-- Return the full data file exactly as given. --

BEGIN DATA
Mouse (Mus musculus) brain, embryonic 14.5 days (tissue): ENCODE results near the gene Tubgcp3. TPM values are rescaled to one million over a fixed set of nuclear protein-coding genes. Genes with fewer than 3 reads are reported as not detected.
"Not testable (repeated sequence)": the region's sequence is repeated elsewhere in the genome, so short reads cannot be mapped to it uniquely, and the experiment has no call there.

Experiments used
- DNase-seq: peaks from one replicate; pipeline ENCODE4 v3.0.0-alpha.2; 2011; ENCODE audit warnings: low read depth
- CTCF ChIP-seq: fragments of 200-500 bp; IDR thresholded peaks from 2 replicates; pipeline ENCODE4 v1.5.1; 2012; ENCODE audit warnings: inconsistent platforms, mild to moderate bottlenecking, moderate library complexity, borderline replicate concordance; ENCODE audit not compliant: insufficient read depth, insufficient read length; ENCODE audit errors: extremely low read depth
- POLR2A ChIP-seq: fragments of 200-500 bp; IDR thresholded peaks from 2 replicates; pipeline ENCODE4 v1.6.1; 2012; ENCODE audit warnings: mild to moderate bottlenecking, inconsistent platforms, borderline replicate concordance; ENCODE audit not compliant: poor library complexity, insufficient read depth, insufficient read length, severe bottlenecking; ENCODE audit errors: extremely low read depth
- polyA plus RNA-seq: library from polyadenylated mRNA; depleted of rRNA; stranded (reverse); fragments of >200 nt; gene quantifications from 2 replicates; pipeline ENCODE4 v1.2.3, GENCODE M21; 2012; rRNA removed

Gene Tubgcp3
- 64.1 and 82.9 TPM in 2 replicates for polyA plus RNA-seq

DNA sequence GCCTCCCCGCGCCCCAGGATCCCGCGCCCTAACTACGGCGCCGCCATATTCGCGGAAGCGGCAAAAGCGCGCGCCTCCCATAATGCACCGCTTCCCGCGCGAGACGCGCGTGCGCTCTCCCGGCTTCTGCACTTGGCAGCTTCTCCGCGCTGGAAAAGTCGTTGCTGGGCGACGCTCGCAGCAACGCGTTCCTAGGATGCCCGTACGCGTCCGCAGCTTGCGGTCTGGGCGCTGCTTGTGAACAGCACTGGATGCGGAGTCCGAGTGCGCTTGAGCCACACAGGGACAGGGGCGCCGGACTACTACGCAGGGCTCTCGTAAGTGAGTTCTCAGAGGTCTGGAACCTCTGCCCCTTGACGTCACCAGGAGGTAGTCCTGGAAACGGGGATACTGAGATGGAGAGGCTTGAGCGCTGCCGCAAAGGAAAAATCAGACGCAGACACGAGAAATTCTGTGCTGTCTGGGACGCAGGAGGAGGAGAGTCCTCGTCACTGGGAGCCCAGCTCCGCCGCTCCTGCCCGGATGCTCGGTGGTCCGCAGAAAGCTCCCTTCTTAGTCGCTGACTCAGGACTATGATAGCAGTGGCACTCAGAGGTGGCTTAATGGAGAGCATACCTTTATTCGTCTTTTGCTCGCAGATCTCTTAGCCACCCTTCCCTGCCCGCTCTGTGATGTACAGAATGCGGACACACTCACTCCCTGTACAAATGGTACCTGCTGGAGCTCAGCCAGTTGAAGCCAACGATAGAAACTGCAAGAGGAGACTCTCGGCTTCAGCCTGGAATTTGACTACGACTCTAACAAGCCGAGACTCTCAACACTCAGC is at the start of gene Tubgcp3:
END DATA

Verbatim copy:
Mouse (Mus musculus) brain, embryonic 14.5 days (tissue): ENCODE results near the gene Tubgcp3. TPM values are rescaled to one million over a fixed set of nuclear protein-coding genes. Genes with fewer than 3 reads are reported as not detected.
"Not testable (repeated sequence)": the region's sequence is repeated elsewhere in the genome, so short reads cannot be mapped to it uniquely, and the experiment has no call there.

Experiments used
- DNase-seq: peaks from one replicate; pipeline ENCODE4 v3.0.0-alpha.2; 2011; ENCODE audit warnings: low read depth
- CTCF ChIP-seq: fragments of 200-500 bp; IDR thresholded peaks from 2 replicates; pipeline ENCODE4 v1.5.1; 2012; ENCODE audit warnings: inconsistent platforms, mild to moderate bottlenecking, moderate library complexity, borderline replicate concordance; ENCODE audit not compliant: insufficient read depth, insufficient read length; ENCODE audit errors: extremely low read depth
- POLR2A ChIP-seq: fragments of 200-500 bp; IDR thresholded peaks from 2 replicates; pipeline ENCODE4 v1.6.1; 2012; ENCODE audit warnings: mild to moderate bottlenecking, inconsistent platforms, borderline replicate concordance; ENCODE audit not compliant: poor library complexity, insufficient read depth, insufficient read length, severe bottlenecking; ENCODE audit errors: extremely low read depth
- polyA plus RNA-seq: library from polyadenylated mRNA; depleted of rRNA; stranded (reverse); fragments of >200 nt; gene quantifications from 2 replicates; pipeline ENCODE4 v1.2.3, GENCODE M21; 2012; rRNA removed

Gene Tubgcp3
- 64.1 and 82.9 TPM in 2 replicates for polyA plus RNA-seq

DNA sequence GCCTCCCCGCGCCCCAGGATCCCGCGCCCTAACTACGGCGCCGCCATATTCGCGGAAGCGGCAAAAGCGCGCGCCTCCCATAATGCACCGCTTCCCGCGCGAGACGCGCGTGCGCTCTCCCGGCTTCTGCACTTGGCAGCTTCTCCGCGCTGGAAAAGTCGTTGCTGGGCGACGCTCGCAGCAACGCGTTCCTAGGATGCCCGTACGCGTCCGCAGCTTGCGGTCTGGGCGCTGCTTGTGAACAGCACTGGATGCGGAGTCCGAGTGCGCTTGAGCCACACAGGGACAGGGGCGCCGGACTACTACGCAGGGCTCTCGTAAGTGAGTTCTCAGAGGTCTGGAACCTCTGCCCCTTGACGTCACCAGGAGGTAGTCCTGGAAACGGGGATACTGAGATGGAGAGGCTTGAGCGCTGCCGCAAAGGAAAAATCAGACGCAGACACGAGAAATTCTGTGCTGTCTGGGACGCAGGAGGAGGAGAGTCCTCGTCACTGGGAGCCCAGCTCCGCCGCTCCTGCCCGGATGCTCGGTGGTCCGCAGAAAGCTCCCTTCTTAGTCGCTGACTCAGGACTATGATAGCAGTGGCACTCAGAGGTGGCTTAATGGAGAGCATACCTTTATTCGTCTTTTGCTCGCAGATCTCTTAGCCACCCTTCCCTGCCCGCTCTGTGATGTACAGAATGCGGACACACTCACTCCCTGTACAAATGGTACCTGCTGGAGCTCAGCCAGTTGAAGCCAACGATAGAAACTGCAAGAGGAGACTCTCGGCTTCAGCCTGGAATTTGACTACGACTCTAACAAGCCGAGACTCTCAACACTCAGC is at the start of gene Tubgcp3: